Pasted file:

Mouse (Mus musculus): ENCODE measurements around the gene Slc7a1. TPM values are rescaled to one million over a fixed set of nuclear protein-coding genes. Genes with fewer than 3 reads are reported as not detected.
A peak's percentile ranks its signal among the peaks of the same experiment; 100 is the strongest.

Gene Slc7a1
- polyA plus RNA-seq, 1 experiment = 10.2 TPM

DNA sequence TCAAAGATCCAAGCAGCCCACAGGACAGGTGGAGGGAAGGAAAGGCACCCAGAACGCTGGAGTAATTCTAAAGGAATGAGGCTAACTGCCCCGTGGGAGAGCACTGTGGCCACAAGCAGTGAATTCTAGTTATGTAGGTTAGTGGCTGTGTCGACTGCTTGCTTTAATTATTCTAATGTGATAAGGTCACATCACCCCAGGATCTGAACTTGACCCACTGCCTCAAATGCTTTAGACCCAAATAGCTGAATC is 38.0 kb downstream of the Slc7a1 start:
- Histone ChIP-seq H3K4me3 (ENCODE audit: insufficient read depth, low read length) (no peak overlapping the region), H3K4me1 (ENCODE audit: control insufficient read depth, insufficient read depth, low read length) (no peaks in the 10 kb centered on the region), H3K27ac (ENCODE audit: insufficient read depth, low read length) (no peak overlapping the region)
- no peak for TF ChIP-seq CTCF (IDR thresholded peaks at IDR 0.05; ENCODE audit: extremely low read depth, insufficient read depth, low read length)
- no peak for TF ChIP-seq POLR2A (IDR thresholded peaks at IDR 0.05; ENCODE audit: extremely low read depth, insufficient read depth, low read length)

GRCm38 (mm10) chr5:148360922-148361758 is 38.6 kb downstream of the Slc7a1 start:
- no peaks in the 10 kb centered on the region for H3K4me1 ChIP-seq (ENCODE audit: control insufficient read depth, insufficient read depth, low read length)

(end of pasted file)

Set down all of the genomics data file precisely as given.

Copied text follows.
Mouse (Mus musculus): ENCODE measurements around the gene Slc7a1. TPM values are rescaled to one million over a fixed set of nuclear protein-coding genes. Genes with fewer than 3 reads are reported as not detected.
A peak's percentile ranks its signal among the peaks of the same experiment; 100 is the strongest.

Gene Slc7a1
- polyA plus RNA-seq, 1 experiment = 10.2 TPM

DNA sequence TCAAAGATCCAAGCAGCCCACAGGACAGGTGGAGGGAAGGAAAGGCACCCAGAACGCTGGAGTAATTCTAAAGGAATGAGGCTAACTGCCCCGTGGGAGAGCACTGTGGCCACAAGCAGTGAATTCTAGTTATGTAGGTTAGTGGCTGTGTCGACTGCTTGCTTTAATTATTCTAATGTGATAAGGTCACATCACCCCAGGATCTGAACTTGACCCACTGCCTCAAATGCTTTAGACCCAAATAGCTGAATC is 38.0 kb downstream of the Slc7a1 start:
- Histone ChIP-seq H3K4me3 (ENCODE audit: insufficient read depth, low read length) (no peak overlapping the region), H3K4me1 (ENCODE audit: control insufficient read depth, insufficient read depth, low read length) (no peaks in the 10 kb centered on the region), H3K27ac (ENCODE audit: insufficient read depth, low read length) (no peak overlapping the region)
- no peak for TF ChIP-seq CTCF (IDR thresholded peaks at IDR 0.05; ENCODE audit: extremely low read depth, insufficient read depth, low read length)
- no peak for TF ChIP-seq POLR2A (IDR thresholded peaks at IDR 0.05; ENCODE audit: extremely low read depth, insufficient read depth, low read length)

GRCm38 (mm10) chr5:148360922-148361758 is 38.6 kb downstream of the Slc7a1 start:
- no peaks in the 10 kb centered on the region for H3K4me1 ChIP-seq (ENCODE audit: control insufficient read depth, insufficient read depth, low read length)